Pogačar blasts onto the scene as trains, planes and automobiles plan revives past exploits

by Jeremy Whittle

Words by Jeremy Whittle | Photo by SWpix.com

Tadej Pogačar’s spectacular solo win in the Clásica Jaén could just be the start of an explosive spring. The Slovenian’s intention to dash from Siena to Paris in pursuit of a Strade Bianche — Paris-Nice ‘double’ and a sparring session with Jonas Vingegaard is a refreshing throwback

Tadej Pogačar has already stunned the peloton with a jaw-dropping performance to win his debut race of the year, the ‘Strade of Spain,’ the Clásica Jaén Paraíso. Now, his plan to race Strade Bianche (March 4) and then to start Paris-Nice, (March 5-12) only a few hours later may flummox his rivals again.

The Slovenian’s unexpected move to compete in both events is typical of a rider whose sustained exuberance is winning him increased respect as the seasons go by. After junking his initial plan to compete at the UAE Tour, as had been expected, the double Tour de France champion opted to start his season in Spain. That already looks to have been a smart call.

“It’s good to now have a Tour champion with daring, who relishes risk and adventure, and who has never uttered the phrase ‘marginal gains’.”

Skipping the trip to the desert, a decision attributed to a January illness, flew in the face of his sponsors interests, but opened the door to a different approach to a spring campaign intended to provide a foundation for his July challenge to reigning Tour champion, Jonas Vingegaard. Winning his first race of the season was an added bonus. Now, though, it seems that the Slovenian may be cooking up something far more intriguing than just another desert race: back-to-back tilts at the evocative Strade Bianche and the coveted ‘Race to The Sun’.

It may not quite rank with Jacques Anquetil’s famous 1965 Dauphiné Libéré — Bordeaux-Paris double, but Pogačar’s plan is a lot more adventurous than we have come to expect from modern Tour de France champions. In 1965, when the Frenchman tackled the 567km Bordeaux-Paris, Anquetil had a fast car and a private plane waiting for him, as soon as he stepped off the Dauphiné’s closing presentation podium in Avignon.

Having claimed the GC in that gruelling race, his flight from Nîmes landed in Bordeaux that evening around 7-30pm, allowing him time for a brief rest and an evening meal. At 2am, Anquetil was on the start line again, and fifteen hours later arrived tired but triumphant in the Parc des Princes velodrome, having relegated Jean Stablinski and Tom Simpson to second and third place, respectively.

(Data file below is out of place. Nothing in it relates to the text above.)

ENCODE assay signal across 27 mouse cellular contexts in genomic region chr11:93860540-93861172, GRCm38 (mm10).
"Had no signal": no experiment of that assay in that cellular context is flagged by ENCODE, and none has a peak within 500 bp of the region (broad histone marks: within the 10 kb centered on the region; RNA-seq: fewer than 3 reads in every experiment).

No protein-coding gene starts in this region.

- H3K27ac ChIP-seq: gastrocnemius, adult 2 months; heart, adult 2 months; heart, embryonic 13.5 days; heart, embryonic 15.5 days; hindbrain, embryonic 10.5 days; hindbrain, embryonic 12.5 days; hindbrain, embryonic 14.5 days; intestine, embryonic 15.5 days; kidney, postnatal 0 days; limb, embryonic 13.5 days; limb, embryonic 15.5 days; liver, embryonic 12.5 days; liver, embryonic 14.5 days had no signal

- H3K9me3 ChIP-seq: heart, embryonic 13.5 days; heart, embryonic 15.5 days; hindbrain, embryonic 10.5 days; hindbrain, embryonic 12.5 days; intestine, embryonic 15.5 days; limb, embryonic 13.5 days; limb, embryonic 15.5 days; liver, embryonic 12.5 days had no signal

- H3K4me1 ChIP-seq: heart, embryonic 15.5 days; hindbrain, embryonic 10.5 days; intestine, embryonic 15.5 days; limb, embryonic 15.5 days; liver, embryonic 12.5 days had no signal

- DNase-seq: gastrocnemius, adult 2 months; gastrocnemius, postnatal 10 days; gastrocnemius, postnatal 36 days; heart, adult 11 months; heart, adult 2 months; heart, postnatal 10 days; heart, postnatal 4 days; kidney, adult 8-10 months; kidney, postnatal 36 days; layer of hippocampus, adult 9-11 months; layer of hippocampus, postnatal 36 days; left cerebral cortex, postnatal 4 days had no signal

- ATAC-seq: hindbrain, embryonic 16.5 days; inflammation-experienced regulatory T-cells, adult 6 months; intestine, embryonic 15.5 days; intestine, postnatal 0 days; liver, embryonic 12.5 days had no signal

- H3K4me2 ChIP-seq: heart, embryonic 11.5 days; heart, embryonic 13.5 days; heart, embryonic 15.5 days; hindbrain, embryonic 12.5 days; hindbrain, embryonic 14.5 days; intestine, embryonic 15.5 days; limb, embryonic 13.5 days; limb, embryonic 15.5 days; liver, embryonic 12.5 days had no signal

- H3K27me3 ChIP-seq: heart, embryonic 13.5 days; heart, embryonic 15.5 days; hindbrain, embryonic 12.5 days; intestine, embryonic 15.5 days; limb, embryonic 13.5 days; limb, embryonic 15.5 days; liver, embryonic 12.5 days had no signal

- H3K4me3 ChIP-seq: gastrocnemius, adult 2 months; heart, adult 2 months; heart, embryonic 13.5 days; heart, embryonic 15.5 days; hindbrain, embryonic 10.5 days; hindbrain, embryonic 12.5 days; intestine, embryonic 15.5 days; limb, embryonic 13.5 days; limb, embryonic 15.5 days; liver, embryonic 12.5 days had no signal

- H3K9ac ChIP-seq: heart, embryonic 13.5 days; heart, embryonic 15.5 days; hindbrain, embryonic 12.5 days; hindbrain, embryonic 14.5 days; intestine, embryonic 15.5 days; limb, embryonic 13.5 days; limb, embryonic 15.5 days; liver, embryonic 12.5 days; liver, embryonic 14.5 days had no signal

Pogačar’s plan will probably also involve a fast car from the finish area in Siena’s Piazza del Campo, a private plane from Siena’s local airport, and a hasty pick-up to join his teammates in their hotel in the Parisian suburbs. These days that’s completely doable and he might easily be able to join them for dinner. Yet it still seems relatively daring compared to the risk-averse, highly-controlled team strategies of the past decade or so.

Back in 2012, in the sweltering sun of a Tour de France rest day in Pau, recovery, control and risk-aversion ruled.

Team Sky’s press huddle at their hotel, less than a well-hit wedge shot from the media centre, was held outside in the broiling midday heat. While the riders sheltered under an inadequate awning and Bradley Wiggins held court, the sun-struck media cooked in the heat. Asked why the team — or at least Wiggins — was unwilling to travel the 200 metres or so to the air-conditioned comfort of the Palais des Congrès, journalists were told: “Recovery is all-important.”

So it’s good to now have a Tour champion with daring, who relishes risk and adventure, and who has never uttered the phrase ‘marginal gains’.

We’ve seen it already in Pogačar: his near-miss at the Tour of Flanders after his wild sprint, his crash and burn tactics on the climb of the Galibier in last July’s Tour, his epic solo breakaways on gravel roads he barely knows, first in Tuscany and now in southern Spain. You may not like his sponsor or have warmed to his management team, but there is still something of the impetuous bike racer in the 24 year old, even if that aspect of his nature can sometimes be to his detriment, as it was last July on the Galibier, and subsequently, on the Granon.

For Pogačar it seems, experience sometimes trumps caution. Coming second in last year’s Tour wasn’t a catastrophe for him and he is clearly still very much in love with racing.

Take last summer. Only a few hours after celebrating his second place finish in the men’s Tour, he was sitting, bleary-eyed and anonymous, on an armco barrier at the start of the second stage of the Tour de France Femmes in suburban Meaux, supporting his partner, fellow pro, Urška Žigart. It was a million miles from the champagne corks and back-slapping of the previous evening on the Champs Elysées, yet, if anything, he looked even more at home.

Given his talent and the reinforcements now added to his team, you’d expect him to be even more eye-catching this spring and summer. Already he’s exploded onto the scene in his first race back and thrown down a gauntlet for the Italian classic, over the Tuscan white roads.

If he wins again in Siena, it will hardly be a shock. If he wins in both in Siena and Nice — which isn’t beyond the realms of possibility — it will be something of an exploit. What’s more, it will be a warning shot to Vingegaard and his team, in advance of the Tour. And even if Pogačar doesn’t, we all know that he will still be worth watching.

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